This is also where I'll have to issue a small warning to you. Because often rather than seeing these kinds of activities as enabling productivity, the powers that be usually see them as “rewards". This means that you're only allowed to engage in them after you've finished all your other tasks like a good little kid. I find this incredibly frustrating and short-sighted, but it is what it is. At least, there are ways to at least mitigate it.

One of those is just not being very vocal about the fact that you're doing them. Not that you have to lie, but it helps to not be too obvious about what you are doing, and especially how much time you're spending on it. This is true regardless of how high your other workload is. For whatever reason, managers don't actually measure the time you spend on these things against how well you still do your other tasks. Rather, they measure how much time they see you spend on it compared to how much time they feel you should spend on it.

Another helpful strategy is to keep some of these joy tasks squirrelled away for when you need them. When you're down in a slump, an easy or exciting task can really help pull you out of it. Sometimes, it's better to pause what you're "supposed to be doing" and do something that brings you happiness, even if it's not as important. If you wait to do what brings you joy until your other work is done, you will never do it.

Finally, I think it's also important to note that you don't have to find joy in your actual work. If you have a hobby that can do this for you, I say go for it. There is nothing wrong with work just being working and you finding your fulfilment outside in your own life. However, it means that you'll have to engage in them enough to get that energy outside of work hours. Something which I have yet to figure out how to do, but I thought it at least worth mentioning.

3. Employers are not your friends (and that's okay)

This last point differs from the other ones. Here I'm gonna have to be a bit more serious for a second. This point is uncomfortable for everyone, but it's one that I had to learn the hard way and I want to spare you that if I can. Employers are not your friend, and that's okay.

I am not saying you cannot have cordial, mutually beneficial, or even friendly relationships with your employer. Far from it. However, you are not their friend and you'd do well to remember that because they for sure will. The era of "company loyalty" has ended on both sides long ago, if it ever existed to begin with. Employment is a plain business transaction, simple as that.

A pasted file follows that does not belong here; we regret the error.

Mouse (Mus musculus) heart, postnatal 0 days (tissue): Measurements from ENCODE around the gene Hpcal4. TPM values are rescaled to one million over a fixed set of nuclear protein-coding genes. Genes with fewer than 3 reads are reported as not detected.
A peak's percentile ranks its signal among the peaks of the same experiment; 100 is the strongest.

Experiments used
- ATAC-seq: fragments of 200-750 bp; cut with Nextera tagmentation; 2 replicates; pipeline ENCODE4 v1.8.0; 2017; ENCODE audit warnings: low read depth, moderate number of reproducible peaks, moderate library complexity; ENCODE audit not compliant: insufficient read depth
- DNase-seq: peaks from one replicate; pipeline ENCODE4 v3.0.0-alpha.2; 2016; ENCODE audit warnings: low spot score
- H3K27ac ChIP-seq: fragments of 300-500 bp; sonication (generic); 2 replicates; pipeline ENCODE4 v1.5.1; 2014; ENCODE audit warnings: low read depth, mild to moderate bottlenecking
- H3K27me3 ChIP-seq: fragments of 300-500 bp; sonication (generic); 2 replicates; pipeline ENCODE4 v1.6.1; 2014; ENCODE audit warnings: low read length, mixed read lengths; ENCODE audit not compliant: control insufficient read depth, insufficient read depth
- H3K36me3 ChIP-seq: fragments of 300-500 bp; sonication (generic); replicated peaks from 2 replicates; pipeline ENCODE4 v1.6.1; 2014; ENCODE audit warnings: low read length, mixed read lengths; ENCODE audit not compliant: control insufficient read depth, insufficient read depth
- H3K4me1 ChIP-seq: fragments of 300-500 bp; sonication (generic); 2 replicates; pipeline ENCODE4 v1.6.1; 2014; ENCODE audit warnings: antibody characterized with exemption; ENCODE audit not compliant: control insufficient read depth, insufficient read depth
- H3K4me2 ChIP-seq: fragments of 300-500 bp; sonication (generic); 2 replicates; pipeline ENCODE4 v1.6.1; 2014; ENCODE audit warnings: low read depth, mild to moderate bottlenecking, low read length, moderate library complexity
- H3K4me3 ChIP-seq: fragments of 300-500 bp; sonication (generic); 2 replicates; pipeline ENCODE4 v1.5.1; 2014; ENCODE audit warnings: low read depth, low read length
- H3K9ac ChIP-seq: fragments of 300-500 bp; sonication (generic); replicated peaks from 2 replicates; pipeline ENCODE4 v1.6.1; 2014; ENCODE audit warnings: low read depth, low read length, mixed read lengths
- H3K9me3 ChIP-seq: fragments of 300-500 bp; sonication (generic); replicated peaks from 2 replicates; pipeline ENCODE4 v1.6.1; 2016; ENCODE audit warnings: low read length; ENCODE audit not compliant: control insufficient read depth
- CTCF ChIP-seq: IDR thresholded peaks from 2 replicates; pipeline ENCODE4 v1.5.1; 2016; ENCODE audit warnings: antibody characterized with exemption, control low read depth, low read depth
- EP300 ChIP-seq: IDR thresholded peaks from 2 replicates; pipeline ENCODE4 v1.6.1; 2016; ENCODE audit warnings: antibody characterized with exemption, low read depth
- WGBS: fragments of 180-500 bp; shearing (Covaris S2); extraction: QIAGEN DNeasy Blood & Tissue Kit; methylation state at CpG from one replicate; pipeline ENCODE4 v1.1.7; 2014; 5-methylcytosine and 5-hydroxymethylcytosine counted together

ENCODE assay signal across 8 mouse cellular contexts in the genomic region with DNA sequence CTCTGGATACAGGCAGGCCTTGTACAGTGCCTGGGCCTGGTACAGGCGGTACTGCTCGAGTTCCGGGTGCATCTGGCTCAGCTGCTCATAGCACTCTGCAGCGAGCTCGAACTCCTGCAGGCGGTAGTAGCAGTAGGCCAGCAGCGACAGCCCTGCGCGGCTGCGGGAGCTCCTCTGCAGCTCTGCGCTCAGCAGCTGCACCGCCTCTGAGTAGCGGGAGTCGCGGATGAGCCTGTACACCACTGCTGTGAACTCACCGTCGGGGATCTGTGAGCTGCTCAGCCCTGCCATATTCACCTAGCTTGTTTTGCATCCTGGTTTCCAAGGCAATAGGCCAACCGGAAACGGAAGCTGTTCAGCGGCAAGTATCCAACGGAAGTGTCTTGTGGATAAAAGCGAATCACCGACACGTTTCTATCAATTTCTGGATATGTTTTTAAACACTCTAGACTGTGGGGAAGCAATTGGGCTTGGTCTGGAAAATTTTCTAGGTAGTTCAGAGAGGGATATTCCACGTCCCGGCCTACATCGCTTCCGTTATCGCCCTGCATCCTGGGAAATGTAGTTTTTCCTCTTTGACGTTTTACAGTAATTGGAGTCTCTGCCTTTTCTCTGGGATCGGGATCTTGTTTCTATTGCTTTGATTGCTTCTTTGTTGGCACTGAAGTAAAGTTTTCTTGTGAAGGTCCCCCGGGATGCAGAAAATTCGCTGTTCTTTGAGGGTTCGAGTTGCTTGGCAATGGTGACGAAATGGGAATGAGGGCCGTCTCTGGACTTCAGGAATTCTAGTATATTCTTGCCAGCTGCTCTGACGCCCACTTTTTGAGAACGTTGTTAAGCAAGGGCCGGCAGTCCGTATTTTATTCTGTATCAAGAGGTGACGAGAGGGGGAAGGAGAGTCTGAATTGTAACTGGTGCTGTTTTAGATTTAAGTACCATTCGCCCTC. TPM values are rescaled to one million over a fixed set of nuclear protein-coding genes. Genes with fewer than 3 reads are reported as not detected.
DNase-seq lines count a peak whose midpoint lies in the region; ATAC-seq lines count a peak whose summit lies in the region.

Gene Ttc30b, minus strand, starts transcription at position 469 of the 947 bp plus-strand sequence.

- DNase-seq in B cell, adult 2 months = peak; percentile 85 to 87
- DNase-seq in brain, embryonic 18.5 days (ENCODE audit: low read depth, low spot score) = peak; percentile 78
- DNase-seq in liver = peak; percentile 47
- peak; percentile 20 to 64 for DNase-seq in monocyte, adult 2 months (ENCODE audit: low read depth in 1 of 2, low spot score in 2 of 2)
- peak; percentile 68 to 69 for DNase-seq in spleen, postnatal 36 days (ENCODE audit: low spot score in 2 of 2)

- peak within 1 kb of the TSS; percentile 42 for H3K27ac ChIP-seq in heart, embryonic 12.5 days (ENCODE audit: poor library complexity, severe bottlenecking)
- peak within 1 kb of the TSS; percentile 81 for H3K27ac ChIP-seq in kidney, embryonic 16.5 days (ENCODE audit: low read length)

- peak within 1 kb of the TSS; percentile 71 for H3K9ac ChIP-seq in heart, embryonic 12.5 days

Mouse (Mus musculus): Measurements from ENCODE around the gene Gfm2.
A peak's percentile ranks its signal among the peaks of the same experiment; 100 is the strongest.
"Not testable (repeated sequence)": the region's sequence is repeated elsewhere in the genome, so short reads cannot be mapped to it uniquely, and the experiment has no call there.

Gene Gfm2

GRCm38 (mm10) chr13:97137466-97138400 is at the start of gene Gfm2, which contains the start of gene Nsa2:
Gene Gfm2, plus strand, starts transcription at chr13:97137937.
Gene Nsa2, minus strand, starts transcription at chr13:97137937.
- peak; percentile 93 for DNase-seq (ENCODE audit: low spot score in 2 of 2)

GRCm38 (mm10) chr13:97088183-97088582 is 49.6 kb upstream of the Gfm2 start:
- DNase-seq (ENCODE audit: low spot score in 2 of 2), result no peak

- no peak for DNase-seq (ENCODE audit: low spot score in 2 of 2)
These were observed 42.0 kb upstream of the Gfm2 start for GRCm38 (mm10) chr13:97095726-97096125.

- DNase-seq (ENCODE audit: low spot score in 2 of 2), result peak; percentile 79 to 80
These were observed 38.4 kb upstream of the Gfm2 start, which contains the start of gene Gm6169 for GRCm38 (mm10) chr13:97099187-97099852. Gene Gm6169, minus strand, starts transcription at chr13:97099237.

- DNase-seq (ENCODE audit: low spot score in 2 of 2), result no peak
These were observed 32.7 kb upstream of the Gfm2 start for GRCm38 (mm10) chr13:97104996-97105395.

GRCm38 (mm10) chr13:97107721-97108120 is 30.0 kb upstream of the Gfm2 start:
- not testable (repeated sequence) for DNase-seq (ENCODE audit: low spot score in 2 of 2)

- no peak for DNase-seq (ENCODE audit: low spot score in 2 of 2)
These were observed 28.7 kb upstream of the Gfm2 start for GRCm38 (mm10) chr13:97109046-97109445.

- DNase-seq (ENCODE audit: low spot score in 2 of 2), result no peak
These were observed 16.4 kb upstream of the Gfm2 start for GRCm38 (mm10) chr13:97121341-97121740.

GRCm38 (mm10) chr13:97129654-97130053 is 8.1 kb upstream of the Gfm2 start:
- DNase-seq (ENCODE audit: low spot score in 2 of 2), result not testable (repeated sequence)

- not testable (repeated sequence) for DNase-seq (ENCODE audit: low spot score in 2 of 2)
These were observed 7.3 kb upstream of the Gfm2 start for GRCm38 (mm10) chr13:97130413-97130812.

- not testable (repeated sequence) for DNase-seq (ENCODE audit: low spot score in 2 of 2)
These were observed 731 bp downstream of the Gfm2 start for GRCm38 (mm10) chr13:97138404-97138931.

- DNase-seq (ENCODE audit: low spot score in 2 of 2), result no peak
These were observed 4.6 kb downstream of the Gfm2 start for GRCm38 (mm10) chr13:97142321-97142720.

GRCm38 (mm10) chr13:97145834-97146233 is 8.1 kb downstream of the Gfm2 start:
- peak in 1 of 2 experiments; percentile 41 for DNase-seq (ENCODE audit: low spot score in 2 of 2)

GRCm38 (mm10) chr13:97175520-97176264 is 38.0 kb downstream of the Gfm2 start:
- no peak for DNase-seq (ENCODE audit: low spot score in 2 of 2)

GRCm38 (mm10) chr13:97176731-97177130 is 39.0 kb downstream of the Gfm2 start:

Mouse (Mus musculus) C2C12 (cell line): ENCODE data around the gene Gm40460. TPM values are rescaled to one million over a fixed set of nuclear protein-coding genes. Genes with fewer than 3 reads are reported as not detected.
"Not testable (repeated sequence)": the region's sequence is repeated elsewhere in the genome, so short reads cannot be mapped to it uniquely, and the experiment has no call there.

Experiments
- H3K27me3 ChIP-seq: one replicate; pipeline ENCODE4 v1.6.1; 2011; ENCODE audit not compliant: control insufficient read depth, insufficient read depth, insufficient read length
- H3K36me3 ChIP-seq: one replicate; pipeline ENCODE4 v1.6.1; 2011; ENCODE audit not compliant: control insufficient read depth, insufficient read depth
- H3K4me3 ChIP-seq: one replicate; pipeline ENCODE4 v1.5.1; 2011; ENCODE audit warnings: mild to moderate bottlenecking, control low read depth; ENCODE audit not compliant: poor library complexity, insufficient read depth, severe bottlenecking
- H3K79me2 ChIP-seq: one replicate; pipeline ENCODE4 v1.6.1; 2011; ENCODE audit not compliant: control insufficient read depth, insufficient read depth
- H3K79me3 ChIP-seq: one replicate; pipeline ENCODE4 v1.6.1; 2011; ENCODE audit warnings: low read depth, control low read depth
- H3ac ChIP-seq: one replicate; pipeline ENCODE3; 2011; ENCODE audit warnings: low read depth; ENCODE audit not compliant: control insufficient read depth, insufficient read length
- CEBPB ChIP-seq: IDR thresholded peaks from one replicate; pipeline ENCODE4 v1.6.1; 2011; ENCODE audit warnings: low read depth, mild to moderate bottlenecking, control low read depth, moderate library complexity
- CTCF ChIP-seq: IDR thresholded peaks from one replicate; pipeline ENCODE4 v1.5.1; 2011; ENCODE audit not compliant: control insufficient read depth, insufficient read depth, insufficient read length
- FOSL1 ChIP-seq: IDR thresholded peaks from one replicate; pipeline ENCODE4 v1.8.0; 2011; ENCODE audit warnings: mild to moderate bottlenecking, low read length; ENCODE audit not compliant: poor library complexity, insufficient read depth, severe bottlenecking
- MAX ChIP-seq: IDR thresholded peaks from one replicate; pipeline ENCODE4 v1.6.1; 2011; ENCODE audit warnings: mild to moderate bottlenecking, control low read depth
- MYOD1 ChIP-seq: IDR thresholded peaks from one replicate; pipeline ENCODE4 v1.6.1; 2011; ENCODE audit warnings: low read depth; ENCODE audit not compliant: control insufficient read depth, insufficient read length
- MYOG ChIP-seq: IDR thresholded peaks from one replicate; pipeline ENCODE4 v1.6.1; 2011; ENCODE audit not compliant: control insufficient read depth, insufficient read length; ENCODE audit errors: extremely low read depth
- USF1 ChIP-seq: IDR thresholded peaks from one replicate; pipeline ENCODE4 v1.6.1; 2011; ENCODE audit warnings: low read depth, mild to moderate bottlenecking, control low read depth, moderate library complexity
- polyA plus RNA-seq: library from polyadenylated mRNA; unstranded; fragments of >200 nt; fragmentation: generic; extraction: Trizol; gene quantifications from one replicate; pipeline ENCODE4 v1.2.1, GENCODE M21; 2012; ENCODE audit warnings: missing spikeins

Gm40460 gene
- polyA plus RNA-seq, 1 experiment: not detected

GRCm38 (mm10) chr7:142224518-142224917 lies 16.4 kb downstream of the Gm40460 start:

I think people shouldn't have to be "thankful" for being able to work in a place. That doesn’t mean that you can’t be thankful for the things you have, but you shouldn’t feel gratitude towards your employer. They didn't give you that job out of benevolence, but because they need something from you. It is in their nature to get the most out of you, whether they do so in humane, ethical or even pleasant ways, is up to them. When you stop being able to provide whatever they need, they will end the relationship. As soon as they stop being able to provide what you need, whether that's money, career progression, a good work environment or anything else, you should move on.

This goes for your relationship with your direct boss especially. As much as flat hierarchies are trendy these days, your boss is not your friend, and your relationship is not equal. They sign your paycheck, and they decide whether you get a promotion. In a disagreement, they will win by default. I've found this to be the case in startups as much as it is in the government. That's just the nature of power. I'm not saying this is all deliberate or conscious, but it is how I have experienced things in the workplace, and it does neither of you good to deny that reality.

Because overt authoritarianism is quite frowned upon these days, I have found one realisation that can sometimes help. Some people are uncomfortable with the power they wield and would rather not acknowledge it. You see this a lot in what I'll call "faux flat hierarchies". You should know that you can simply not play that game. It's my policy that I will obey power when someone tries to use it, but only if they will admit aloud that is what they are doing. This is not a strategy for the faint of heart, but it has worked for me more often than I had originally thought.

None of what I'm saying here is meant to demonise employers or bosses. In fact, I've found that being clear about the boundaries of your relationship tends to improve them. It is hard to do but in my eyes, very worthwhile. Nor am I saying that this is how things should be. I'm saying that they are like that. And like it or not, you'll do better in the workplace if you're willing to acknowledge that and learn to work and deal with it.

As I said at the beginning, these tips are frustratingly vague and difficult, but hopefully you can get something out of them none the less. They are lessons that have helped me enormously along the way and I hope they will do the same for you. Hopefully, wherever you are in your career, these tips can serve you as guide stones, whereever you plan to go, and wherever you may end up. Good luck out there friend, you'll need it.

  1. So good they can't ignore you. by Cal Newport
  2. Range: why generalists triumph in a specialized world. By David Epstein
  3. Daring Greatly. by Brene Brown
  4. Rising Strong. by Brene Brown
  5. Bullshit Jobs, a theory. by David Graeber
  6. "Waiting for Godot" Explained with Philosophy. By Abigail Thorn
  7. Doing the Small Stuff Feels Pointless. by HealthyGamerGG
  8. Dr. K, how do I focus? by HealthyGamerGG